For the majority of girls, the procedure is performed against their will, absent anesthetic. Rudimentary and unsanitary instruments such as razor blades and glass shards are often used to make the incisions. Infection, shock, hemorrhaging, post-traumatic stress disorder and lasting physical and psychological effects are all widely documented consequences of FGM. For these reasons the practice has been labeled a human rights violation by virtually every major international organization and banned in most developed countries. Yet the practice continues with as many as 60,000 girls in the UK and approximately 3 million girls in Africa still at risk.[3]

But what exactly is FGM?

FGM is commonly practiced in 29 countries with the percentage of women having undergone the procedures in Egypt, Somalia, Guinea, Djibouti and Sudan registering greater than 80%. Although illegal, there is also evidence FGM is taking place in Western countries in so-called “cutting parties” where multiple girls are mutilated at the same time by a practitioner frequently flown in from a country where it is widely practiced to limit costs. Generally the girl is physically restrained during the procedure, is given no pain relief and spends weeks in isolation for recovery (for infibulation this also involves physically binding the girl’s legs together from the hips to the ankles).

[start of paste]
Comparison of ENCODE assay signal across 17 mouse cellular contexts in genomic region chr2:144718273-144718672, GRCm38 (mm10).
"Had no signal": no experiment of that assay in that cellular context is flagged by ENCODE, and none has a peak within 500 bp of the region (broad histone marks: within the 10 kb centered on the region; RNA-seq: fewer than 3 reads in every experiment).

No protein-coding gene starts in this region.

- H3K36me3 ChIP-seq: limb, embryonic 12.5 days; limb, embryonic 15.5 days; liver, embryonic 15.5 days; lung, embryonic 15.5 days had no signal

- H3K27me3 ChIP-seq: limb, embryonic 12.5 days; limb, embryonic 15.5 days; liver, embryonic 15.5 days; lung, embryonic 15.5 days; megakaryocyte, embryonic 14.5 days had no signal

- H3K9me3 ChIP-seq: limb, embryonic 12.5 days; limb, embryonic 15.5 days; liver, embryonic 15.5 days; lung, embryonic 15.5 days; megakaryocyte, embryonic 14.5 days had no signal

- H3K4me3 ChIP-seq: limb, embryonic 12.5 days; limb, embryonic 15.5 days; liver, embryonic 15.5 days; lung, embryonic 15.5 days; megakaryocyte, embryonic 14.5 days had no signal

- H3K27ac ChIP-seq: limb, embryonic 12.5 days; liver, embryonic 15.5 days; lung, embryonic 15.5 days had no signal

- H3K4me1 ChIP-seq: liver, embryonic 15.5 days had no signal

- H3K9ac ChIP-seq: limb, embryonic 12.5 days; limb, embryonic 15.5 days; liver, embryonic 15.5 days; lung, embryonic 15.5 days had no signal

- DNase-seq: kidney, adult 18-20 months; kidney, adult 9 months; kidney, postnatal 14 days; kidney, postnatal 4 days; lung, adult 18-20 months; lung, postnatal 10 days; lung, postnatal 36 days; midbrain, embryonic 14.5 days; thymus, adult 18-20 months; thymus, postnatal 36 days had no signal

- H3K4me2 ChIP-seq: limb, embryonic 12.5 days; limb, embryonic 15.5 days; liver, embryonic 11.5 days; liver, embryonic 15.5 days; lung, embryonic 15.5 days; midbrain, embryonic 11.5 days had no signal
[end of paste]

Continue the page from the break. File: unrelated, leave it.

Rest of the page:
The term “female genital mutilation” refers to “all procedures involving partial or total removal of the female external genitalia or other injury to the female genital organs for non-medical reasons.”[4] The World Health Organization (WHO) developed four broad categories of FGM: